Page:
Dr Suplee offered the following recommendations for providers developing a care plan for autism and pregnancy:


  • Assess each birthing person as an individual and do not assume that all patients with ASD will communicate or react the same way

  • Do not make assumptions about how to provide intrapartum or postpartum care based on perceived client social interactions

  • Learn how to interpret social cues and sensory overload and how to make appropriate accommodations to best meet the client’s needs10

  • Provide effective communication and tailor all education specifically to the client

  • Discuss support services that can be incorporated during each phase of the client’s birthing journey

  • Educate staff on what it means when a person experiences a heightened sensory perception of sound, light, or touch and what types of interventions can be utilized in these instances


Prof Freeth noted, “Consistent support from the same team members throughout pregnancy is particularly valued by autistic people.” In addition, “Having clear, precise information provided in written form to supplement information provided via discussions tends to be helpful as some autistic people take a little longer than non-autistic people to process information and appreciate being able to go over key information again in their own time,” she explained.


Other helpful adjustments may include options for individual or online classes or support groups — rather than large group-based formats — and allowing the presence of a patient advocate at appointments.


Clinicians may need to take extra time to listen to the special concerns of these patients, especially regarding sensory issues. Providers and hospitals may also consider making small adjustments to the sensory environment, such as not having music playing or screens on in a waiting room, having the option to wait for appointments in a non-crowded space, or using a lamp for lighting instead of overhead lights, Prof Freeth recommended.


Dr Donovan added that having sensory kits that contain items such as noise-canceling headphones, stress balls, sunglasses, and fidget toys available on obstetric units may help to ease sensory overload. “Implementing strategies to create a sensory-friendly environment in waiting rooms, examination areas, and on the labor and postpartum units can provide a more welcoming environment to neurodiverse individuals,” she stated.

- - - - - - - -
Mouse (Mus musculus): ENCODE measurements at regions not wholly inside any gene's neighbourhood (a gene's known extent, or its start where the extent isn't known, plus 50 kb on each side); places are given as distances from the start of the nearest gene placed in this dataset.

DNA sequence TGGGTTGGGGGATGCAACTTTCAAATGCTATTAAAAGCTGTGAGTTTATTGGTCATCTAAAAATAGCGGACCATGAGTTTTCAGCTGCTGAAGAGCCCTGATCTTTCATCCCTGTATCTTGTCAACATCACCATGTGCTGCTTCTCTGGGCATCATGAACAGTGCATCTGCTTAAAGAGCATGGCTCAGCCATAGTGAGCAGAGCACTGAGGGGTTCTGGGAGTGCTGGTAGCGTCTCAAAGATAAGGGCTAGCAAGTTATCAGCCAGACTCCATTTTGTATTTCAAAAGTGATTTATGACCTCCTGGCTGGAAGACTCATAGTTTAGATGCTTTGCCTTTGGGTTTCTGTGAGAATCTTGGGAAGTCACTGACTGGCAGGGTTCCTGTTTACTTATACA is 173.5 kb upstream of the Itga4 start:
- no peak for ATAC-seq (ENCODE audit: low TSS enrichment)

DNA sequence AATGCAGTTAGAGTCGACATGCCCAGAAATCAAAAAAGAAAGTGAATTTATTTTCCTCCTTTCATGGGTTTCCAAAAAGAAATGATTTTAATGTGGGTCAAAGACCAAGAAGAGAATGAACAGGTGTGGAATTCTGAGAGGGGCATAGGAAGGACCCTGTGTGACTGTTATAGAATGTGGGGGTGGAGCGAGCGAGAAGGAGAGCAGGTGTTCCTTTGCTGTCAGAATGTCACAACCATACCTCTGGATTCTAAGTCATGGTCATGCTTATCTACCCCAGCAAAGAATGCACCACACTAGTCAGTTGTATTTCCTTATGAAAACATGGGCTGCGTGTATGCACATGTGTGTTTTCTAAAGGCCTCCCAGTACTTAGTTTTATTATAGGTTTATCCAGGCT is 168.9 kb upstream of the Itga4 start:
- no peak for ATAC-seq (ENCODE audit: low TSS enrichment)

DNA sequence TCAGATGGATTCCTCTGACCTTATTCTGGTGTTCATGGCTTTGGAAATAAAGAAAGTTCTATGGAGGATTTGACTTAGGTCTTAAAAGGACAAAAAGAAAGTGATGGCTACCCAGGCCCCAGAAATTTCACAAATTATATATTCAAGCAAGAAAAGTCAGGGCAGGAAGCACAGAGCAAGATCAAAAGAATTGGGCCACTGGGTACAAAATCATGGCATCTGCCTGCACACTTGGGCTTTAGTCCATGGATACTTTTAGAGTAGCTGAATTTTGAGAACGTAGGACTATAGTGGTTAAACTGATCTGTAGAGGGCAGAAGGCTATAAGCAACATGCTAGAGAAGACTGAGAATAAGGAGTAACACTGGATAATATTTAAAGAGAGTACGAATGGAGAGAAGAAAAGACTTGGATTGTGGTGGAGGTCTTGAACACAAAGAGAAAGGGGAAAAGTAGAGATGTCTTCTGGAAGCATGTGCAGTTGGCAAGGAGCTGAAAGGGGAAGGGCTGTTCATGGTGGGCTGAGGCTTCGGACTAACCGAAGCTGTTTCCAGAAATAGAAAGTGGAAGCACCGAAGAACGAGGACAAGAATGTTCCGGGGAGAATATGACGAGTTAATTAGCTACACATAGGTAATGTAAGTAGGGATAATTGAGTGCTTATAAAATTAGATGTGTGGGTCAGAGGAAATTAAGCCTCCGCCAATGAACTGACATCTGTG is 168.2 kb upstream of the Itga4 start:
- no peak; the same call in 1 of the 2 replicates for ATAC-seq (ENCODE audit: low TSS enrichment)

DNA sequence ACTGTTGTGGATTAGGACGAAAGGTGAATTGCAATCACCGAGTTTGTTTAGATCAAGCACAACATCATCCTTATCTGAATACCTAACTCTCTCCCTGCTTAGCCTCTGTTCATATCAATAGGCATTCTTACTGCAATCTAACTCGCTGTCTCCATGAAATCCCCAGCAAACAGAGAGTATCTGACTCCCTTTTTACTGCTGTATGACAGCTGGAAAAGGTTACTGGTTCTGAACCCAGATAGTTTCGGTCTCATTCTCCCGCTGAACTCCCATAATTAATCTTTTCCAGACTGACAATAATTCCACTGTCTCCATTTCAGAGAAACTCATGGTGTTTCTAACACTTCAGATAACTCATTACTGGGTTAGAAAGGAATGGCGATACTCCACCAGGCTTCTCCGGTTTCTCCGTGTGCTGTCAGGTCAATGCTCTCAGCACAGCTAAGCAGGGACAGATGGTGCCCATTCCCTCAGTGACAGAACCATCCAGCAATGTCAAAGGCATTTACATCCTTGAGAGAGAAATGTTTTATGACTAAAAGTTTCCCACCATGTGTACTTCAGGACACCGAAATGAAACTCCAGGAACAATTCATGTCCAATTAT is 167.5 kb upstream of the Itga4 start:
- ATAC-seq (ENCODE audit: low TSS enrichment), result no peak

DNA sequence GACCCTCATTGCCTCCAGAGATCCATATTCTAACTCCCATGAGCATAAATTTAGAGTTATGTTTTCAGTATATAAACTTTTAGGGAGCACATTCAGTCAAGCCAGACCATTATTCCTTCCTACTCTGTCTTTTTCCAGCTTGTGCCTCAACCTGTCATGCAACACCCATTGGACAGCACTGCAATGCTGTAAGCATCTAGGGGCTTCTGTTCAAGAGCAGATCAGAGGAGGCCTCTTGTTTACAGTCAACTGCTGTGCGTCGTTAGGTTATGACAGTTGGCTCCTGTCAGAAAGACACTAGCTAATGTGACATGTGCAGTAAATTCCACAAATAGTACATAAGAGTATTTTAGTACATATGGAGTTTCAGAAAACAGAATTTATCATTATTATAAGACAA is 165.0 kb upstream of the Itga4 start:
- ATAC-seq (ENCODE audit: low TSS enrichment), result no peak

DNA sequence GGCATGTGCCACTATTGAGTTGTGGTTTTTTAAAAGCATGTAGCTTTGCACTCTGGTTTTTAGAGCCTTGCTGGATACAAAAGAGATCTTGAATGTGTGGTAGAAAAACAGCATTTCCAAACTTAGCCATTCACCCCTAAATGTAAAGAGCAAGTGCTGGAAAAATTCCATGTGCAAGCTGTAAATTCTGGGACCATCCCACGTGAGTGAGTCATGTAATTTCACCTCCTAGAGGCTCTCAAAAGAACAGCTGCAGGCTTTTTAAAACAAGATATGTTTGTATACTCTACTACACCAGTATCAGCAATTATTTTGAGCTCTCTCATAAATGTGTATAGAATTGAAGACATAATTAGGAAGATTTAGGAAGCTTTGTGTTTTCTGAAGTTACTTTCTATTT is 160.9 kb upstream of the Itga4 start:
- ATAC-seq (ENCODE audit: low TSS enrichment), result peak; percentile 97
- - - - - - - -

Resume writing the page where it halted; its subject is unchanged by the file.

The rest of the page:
Given the high rates of comorbid mental health disorders among individuals with ASD, Dr Donovan advised that mental health screenings should be included in the plan of care for autism and pregnancy.


Unmet Needs


Experts point to the need for ongoing provider education and research to further understand and improve obstetric care for individuals with ASD. Ideally, such efforts would include “autistic-led training and co-production of service development whereby autistic people are involved in designing maternity services,” Prof Freeth suggested. She noted the need for research focused on the development and evaluation of such services, along with studies that would elucidate the lived experiences of pregnancy, birthing, and the postpartum period among people with ASD.


Dr Donovan said she would like to see provider training programs focused on “interventions to facilitate communication and create sensory-friendly environments.”


“Policies and protocols should be developed and used as guides when caring for birthing people with ASD during the intrapartum and postpartum periods,” Dr Suplee recommended. She cited the need for research exploring strategies for teaching new mothers with ASD about parenting skills and recognizing infant cues, as well as qualitative studies to “build evidence on how best to care for this population during the antepartum, intrapartum, and postpartum periods that will lead to improved maternal health outcomes.”


Keypoint: This article originally appeared on Psychiatry Advisor